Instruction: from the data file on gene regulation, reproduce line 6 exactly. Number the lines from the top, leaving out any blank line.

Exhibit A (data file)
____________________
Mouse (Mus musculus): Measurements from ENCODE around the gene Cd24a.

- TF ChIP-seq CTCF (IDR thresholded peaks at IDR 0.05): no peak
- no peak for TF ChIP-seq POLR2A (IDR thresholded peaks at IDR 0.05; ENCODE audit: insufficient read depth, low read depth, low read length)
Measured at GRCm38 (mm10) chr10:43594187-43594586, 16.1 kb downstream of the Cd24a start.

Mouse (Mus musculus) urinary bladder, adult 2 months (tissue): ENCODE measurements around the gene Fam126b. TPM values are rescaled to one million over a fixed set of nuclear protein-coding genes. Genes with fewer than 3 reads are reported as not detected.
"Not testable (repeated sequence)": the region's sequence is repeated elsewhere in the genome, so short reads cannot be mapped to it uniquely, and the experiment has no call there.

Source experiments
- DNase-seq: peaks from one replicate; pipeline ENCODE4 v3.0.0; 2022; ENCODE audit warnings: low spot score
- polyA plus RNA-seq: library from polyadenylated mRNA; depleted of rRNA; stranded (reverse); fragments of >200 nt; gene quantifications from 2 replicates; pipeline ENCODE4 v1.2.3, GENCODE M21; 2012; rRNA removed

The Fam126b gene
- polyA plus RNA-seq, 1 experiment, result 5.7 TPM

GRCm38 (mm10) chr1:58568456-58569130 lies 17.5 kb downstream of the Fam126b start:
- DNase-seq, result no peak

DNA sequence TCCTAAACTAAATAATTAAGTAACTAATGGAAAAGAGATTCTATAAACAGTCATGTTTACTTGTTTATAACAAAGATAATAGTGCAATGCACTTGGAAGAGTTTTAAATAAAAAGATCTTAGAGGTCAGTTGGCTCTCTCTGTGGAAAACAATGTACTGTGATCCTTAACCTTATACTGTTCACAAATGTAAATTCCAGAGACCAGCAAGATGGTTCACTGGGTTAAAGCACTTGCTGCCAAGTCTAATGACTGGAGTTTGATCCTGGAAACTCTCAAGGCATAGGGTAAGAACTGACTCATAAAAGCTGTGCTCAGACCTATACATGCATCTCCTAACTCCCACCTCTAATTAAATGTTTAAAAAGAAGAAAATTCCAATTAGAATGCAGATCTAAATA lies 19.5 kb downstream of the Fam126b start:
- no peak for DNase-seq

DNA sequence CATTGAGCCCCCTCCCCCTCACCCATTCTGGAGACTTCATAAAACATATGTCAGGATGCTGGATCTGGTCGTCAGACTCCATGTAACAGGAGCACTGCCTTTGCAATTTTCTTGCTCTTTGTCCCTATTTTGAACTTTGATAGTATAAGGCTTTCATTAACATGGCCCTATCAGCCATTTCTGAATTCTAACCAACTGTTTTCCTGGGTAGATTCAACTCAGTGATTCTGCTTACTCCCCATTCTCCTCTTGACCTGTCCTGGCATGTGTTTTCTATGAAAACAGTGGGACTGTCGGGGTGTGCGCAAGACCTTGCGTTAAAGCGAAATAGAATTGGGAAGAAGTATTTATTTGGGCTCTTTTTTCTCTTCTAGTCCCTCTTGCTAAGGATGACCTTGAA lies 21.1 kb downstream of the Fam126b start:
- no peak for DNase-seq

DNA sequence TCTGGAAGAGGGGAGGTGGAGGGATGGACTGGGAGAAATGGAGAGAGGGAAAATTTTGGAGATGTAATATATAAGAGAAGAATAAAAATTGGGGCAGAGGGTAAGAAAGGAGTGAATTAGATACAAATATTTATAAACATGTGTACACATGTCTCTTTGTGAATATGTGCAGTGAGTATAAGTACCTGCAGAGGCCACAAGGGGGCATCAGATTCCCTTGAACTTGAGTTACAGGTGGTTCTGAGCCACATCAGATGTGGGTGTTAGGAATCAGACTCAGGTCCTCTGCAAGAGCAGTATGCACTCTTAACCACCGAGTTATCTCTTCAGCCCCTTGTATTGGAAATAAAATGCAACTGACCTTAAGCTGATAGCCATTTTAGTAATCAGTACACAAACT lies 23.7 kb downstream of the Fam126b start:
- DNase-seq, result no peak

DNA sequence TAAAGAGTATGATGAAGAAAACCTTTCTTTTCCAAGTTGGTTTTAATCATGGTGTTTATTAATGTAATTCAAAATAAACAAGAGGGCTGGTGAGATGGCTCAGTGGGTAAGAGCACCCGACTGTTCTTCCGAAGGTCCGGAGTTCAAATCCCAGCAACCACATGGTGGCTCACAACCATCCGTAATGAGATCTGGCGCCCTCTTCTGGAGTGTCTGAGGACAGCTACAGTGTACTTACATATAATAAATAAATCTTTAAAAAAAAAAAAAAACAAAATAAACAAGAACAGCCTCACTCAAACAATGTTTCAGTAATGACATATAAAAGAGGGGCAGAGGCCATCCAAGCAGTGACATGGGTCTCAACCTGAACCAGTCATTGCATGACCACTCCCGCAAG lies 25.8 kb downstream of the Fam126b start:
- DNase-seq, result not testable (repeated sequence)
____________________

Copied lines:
"Not testable (repeated sequence)": the region's sequence is repeated elsewhere in the genome, so short reads cannot be mapped to it uniquely, and the experiment has no call there.